A week ago, as the Twins called up former top prospect (and current reliever with a 16.88 ERA) Alex Meyer, I tweeted:
Why the hell not. Call up Sano too. Let's do this thing properly.— Mike Bates (@MikeBatesSBN) June 25, 2015
Someone must have been listening, because yesterday, they did. The 22 year old Sano, who has hit .274/.374/.544 with 15 homers in 66 games at Double-A, has been called up to help solve the Twins' offensive woes. He'll primarily be used at designated hitter, presumably. Sano follows other top prospects Byron Buxton, Eddie Rosario and Meyer in making his debut this year as the Twins struggle to patch holes.
The designated hitter position, of course, exists only so that a big slugger can absolutely mash in place of the pitcher. Twins DHes have hit just .250/.305/.357 on the year, however, thanks in large part to Opening Day DH Kennys Vargas (.244/.276/.365), who was demoted all the way to Chattanooga after failing to hit in his second big league stint of the year.
Sano was a consensus Top 15 prospect before the season began, even after a lost season due to Tommy John Surgery. He was signed for a then-record bonus out of the Dominican Republic in 2009 (a disturbing process documented in the documentary Pelotero), and has progressed steadily through Minnesota's minor league system. After losing 18 of its last 29 games, Minnesota is desperate for any offense to help, especially with Buxton out for at least a month.
Not wanting to trade their significant minor league resources to get a shot in the arm and stay in playoff contention, the Twins have hit upon a relatively innovative solution. They are buyers at the trade deadline, all right. But they are buying from themselves, trading out parts that aren't working for new parts that hopefully will. They are throwing spaghetti at their opponents, and seeing what sticks.
And you know what? That's a great idea. We have long known that the Twins were playing over their heads, and that they were never as good as their record. Timely hitting, improbable relief pitching, and mediocre starting pitching conspired to help them win games in May, but no one (with a lick of sense) was actually fooled. Not even the Twins front office itself. Thinking as responsible stewards for the club's future, Terry Ryan and his staff understand that they can't mortgage the future for a team that has almost no chance (13.4 percent according to Baseball Prospectus's Playoff Odds) of making the postseason.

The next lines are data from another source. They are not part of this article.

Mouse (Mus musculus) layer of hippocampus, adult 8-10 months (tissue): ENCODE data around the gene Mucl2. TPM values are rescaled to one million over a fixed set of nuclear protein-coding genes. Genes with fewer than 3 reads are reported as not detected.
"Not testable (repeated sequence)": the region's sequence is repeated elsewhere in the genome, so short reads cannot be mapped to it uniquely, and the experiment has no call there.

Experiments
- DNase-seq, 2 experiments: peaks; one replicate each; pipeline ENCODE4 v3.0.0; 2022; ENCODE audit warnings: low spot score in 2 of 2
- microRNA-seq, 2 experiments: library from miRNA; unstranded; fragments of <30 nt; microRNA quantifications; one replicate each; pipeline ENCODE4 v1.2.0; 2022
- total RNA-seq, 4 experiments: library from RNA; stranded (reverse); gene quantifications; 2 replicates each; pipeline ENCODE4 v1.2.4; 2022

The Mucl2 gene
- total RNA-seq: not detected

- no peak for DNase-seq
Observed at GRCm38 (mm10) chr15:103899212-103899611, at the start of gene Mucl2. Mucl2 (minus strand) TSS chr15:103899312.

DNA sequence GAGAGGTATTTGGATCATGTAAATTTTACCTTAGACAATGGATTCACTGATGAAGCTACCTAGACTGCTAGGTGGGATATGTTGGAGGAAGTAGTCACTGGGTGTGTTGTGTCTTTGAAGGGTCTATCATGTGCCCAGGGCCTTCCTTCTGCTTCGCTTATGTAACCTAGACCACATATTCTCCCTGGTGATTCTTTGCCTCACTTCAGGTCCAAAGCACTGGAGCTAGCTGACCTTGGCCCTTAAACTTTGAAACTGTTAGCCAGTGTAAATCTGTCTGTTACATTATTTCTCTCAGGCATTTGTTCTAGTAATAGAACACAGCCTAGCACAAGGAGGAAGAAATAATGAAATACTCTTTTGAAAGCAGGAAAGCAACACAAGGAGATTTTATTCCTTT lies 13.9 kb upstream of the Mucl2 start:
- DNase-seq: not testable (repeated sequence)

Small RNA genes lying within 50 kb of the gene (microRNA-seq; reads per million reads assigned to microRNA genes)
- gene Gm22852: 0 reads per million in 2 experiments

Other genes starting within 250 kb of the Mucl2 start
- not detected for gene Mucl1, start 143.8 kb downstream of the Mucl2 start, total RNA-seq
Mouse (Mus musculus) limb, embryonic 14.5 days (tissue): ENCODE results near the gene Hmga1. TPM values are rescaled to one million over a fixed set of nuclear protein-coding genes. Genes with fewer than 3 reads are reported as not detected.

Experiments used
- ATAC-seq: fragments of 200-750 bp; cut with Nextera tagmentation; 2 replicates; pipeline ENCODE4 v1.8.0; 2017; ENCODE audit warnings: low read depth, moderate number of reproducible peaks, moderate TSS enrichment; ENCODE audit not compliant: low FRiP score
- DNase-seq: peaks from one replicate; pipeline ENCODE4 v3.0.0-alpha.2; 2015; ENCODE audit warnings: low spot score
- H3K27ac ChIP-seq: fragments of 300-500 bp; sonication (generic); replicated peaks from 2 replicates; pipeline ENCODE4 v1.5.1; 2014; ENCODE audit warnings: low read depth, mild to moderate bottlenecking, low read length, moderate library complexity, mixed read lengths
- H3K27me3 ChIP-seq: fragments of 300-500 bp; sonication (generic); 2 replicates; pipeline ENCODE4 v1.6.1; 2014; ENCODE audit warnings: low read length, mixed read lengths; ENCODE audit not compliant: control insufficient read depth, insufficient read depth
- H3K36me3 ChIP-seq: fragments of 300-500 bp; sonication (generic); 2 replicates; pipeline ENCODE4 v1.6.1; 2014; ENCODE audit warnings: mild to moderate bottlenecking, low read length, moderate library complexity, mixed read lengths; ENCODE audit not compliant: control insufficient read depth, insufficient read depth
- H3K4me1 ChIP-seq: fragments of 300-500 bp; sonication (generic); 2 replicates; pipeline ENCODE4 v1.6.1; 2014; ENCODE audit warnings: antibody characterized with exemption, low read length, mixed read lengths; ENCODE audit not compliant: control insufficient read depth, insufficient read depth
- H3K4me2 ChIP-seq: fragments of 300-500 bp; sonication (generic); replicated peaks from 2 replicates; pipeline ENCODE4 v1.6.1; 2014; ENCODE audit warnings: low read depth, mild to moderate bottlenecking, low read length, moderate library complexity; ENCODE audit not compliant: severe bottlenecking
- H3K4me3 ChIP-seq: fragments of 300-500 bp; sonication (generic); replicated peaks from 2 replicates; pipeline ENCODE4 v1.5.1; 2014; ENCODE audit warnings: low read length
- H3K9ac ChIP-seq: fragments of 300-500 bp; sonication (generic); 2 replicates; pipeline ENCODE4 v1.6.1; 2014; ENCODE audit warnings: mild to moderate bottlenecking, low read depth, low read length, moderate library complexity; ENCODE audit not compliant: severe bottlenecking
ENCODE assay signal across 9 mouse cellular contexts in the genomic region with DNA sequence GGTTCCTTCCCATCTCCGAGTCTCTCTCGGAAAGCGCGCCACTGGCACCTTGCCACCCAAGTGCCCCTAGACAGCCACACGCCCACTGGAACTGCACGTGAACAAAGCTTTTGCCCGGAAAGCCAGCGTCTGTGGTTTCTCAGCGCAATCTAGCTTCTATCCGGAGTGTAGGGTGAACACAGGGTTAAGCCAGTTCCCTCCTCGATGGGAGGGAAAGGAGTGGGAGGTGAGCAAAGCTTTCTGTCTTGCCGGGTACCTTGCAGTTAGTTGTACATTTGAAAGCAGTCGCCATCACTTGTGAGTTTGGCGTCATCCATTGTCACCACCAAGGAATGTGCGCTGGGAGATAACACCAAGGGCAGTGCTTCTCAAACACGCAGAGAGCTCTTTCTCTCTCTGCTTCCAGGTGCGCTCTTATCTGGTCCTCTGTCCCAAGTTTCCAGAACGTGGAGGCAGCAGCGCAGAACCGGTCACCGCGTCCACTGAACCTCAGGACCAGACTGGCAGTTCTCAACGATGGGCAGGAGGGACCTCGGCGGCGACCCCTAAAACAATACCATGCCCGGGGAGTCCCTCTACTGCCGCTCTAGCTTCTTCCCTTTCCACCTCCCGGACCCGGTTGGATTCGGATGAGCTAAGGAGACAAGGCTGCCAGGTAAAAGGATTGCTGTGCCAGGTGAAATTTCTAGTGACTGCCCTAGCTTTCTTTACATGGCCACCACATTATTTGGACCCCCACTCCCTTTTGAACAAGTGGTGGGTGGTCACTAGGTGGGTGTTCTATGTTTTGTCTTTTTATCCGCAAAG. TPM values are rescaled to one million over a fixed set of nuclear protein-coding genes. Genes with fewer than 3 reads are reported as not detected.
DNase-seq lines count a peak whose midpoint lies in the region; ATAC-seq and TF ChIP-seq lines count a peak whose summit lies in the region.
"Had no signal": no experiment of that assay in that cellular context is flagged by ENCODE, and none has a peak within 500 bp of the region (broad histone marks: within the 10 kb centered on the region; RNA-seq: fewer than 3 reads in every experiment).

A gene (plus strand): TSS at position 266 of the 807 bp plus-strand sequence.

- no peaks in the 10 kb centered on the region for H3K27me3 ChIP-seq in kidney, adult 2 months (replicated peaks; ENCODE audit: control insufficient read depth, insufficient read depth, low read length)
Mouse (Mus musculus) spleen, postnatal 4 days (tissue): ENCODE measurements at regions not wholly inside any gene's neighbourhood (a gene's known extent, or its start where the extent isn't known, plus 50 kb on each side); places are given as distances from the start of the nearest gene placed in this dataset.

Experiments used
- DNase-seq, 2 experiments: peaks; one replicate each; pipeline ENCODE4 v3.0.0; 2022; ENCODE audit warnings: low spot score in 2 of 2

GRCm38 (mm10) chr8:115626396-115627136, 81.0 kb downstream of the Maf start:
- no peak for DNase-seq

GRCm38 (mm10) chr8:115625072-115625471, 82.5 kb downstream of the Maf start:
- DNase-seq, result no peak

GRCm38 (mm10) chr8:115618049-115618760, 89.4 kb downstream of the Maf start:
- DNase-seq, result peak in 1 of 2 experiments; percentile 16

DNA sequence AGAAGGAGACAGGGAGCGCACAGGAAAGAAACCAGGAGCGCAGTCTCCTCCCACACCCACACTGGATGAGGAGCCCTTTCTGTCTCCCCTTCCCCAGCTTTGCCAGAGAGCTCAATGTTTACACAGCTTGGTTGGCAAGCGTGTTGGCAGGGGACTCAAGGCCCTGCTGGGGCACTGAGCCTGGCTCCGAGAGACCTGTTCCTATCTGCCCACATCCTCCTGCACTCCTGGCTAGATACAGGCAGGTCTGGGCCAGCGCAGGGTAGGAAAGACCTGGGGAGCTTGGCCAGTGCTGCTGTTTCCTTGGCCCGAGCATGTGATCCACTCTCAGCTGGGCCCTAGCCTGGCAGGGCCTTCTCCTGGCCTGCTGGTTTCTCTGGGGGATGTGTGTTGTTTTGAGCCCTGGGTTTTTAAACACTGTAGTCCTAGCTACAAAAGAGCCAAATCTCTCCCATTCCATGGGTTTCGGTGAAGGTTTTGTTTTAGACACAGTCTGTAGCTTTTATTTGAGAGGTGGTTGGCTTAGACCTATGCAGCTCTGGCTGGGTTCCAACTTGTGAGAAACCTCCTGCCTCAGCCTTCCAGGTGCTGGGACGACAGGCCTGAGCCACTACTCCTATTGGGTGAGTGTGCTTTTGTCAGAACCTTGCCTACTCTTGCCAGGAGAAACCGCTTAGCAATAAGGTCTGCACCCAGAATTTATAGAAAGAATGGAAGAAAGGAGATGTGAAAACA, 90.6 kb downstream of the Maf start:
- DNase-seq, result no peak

Will it work? Probably not. I mean, the Twins are still not as good a club as the Royals or the Tigers. The AL East has begun to heat up and the Angels look like they will be in contention for the full year. It typically takes around 87 wins to take the second wild card, and the twins would have to win 46 of their final 84 games to make that happen. But even so, all they're really losing out on at this point in the season is plate appearances for players who have been incapable of hitting for a full half season.
But, at this point, it might as well be worthwhile to have all hands on deck in Minnesota. That sounds like a joke, but it's not. The Twins have multiple prospects who could still help them in 2015.
Jose Berrios just got called up to Rochester after posting a 3.08 ERA with more than a strikeout per inning at Double-A as a 21 year old. But with the Twins pen struggling to keep games close in the late innings, maybe it's time to look inward for a solution there too. After all, Earl Weaver made an art form out of breaking great pitchers in as relievers. That's how Johan Santana and Francisco Liriano got their starts as well. If Eduardo Escobar continues to scuffle at shortstop, don't turn back to Danny Santana, but try Jorge Polanco. Need someone to back up in the outfield corners and at first base? Max Kepler is have an excellent year at Double-A.
At this point, all the Twins have to lose is some service time. That's valuable, of course. But it's hard to ask fans to give up on a season that has been such an unexpected success, and this allows them a way to drive excitement and improve the club, especially if one of their youngsters catches fire.